After I wrote and published my blog post last week, after I made some progress at work, after I realized I was feeling pretty good, I checked the news on a break.
Images of angry crowds full of Confederate and Trump flags, rioters scaling walls, open doors to the Capitol, journalists in the basement cafeteria nervously looking around and trying to report from behind masks, staffers and members of Congress crouched behind chairs in gas masks that they’d pulled from beneath their seats, brazen men with feet up on Nancy Pelosi’s desk…
As bad as the immediate images were, what made them worse was the dread that there was even more behind those images. Information not released to the general public for security reasons. A chain of money and power and influence starting and ending at the very top.
The eyes of a work-from-home nation stopped and watched. I, for one, gave my team permission to check out. I canceled meetings and stopped sending emails, knowing full well that no one wanted an email from me on Wednesday afternoon.
But we’re not, in fact, a work-from-home nation. This is easy to forget, with the jokes about Zoom.
We’re certainly not a nation that is equipped to pivot when we’re faced with the reality of an attempt coup.
Part capitalism, part individualism: if we’re chasing a bottom line or tangible proof of output, then there’s no way taking a half day off or shutting down email or sending people home is good for business.
I don’t really know where I’m going with this—I certainly don’t expect the country to shut down every time there’s a terrible news headline, but a coup seems different, no? Would anyone be surprised if their local shop closed early, if classes were cancelled, if a widget was delayed 24 hours—or 72, or a week—because everyone needed to deal with the fact of a coup? And for those who can’t go home (medical professionals, law enforcement, home workers, etc.), maybe a bit of grace and acknowledgment that expectations might be altered?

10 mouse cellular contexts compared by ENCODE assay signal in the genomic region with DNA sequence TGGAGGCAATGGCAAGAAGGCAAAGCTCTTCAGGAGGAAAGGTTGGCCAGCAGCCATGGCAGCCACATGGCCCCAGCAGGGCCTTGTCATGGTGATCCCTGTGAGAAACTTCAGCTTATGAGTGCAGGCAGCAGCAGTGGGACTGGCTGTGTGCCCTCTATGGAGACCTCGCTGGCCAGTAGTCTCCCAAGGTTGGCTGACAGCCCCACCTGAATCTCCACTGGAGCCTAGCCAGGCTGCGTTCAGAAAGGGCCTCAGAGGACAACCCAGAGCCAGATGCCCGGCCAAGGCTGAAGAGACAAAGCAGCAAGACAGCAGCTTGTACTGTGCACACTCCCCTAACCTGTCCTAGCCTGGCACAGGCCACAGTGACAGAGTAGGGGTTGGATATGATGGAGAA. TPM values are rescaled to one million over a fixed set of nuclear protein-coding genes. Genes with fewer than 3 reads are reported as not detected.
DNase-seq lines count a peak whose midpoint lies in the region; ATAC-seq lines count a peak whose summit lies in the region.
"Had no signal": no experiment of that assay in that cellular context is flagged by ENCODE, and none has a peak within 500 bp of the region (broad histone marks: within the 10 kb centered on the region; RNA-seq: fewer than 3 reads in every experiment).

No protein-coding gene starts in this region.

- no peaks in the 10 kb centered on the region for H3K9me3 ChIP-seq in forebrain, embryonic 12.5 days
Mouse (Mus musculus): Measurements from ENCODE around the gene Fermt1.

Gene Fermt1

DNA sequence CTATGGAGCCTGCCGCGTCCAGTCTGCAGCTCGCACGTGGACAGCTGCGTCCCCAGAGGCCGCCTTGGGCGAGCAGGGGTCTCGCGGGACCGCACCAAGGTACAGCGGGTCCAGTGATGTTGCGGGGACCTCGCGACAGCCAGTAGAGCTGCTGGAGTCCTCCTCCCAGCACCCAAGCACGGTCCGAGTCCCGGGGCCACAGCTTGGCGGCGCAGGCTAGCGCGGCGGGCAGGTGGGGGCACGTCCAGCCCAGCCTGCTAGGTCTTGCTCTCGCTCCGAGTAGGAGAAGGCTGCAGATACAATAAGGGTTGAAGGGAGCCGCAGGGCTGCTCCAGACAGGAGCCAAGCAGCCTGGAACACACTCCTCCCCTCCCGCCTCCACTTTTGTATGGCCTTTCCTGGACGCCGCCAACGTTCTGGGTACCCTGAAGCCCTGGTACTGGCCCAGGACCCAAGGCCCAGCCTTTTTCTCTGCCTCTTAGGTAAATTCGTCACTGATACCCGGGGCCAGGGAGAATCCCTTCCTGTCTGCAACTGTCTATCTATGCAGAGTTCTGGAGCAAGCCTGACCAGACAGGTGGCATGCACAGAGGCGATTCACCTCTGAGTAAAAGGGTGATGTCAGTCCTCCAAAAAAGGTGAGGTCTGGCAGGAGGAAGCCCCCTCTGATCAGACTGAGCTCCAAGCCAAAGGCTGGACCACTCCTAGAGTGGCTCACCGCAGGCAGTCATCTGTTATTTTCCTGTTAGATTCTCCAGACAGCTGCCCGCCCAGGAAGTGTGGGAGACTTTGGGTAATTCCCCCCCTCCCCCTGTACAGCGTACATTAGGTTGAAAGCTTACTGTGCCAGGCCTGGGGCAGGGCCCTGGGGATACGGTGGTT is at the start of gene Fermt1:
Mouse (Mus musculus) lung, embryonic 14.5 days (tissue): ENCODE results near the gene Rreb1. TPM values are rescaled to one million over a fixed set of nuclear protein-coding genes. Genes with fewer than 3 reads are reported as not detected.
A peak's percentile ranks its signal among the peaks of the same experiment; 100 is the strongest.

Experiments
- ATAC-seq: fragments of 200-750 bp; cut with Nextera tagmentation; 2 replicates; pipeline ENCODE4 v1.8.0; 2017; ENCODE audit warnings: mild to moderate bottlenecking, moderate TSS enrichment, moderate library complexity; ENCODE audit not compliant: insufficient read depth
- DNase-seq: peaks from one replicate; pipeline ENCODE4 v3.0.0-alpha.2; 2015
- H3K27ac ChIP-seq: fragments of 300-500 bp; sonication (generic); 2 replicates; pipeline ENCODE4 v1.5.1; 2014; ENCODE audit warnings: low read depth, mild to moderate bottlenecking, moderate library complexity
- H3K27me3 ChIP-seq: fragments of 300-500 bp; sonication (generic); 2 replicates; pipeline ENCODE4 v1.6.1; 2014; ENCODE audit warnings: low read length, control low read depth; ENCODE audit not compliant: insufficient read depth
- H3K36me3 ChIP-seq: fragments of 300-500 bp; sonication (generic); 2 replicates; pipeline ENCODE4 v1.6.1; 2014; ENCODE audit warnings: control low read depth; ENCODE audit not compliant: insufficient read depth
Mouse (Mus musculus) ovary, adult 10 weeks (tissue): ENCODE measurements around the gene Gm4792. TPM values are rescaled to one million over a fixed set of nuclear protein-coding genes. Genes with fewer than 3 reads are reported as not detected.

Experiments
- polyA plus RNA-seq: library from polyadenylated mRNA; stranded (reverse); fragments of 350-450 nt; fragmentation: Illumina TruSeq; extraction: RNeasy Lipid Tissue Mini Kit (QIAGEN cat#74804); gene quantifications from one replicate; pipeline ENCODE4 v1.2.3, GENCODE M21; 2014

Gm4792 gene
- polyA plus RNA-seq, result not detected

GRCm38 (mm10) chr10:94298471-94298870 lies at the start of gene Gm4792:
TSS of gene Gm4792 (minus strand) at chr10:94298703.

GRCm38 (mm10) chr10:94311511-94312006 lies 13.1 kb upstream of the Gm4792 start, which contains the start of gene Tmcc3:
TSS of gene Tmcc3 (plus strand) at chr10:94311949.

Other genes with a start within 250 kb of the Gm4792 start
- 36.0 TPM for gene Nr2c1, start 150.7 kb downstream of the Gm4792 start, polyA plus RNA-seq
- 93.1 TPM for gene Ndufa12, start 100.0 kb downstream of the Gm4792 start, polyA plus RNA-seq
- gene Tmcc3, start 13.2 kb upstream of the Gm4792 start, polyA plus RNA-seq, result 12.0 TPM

I worry about the lack of space we, as a society, provide for grieving, for dealing with loss and challenge. It seems there is an expectation that we do all that on our own time, but when we show up to work that we compartmentalize, we put it aside, and churn out work as if nothing else is going on. And of course, not only was this important after the coup attempt last week, but during the pandemic as a whole. How can we measure success in the same way we did a year ago?
Rather, we leave it up to individual managers, institutions, businesses to decide what to do, and they’re not supported by our government to make hard decisions to close or slow down. It might be better for individual workers to slow down, but what about the income needed to stay afloat? We can say it’s okay to slow down lab work but do we extend grant funding or make it flexible enough to make necessary changes? We tell parents and teachers to give kids a break and that a year of weird school is fine, but then there aren’t adjustments to testing requirements or college application processes. The list goes on, and my point isn’t to list all the examples but to plant a seed of thought that all of us would benefit from dissociating our definition of success from tangible output. From where I’m sitting, success during a pandemic and a coup also includes more hugs, more sleep, more time outdoors.
In the meantime, I think we need to do what we can as individuals to give each other a damn break right now. Even if that’s a little extra wave (since we can’t smile at strangers with our masks) or waving someone through an intersection. How can we, in our own little worlds, make empathy and compassion more important than output and productivity and rushing and deadlines?
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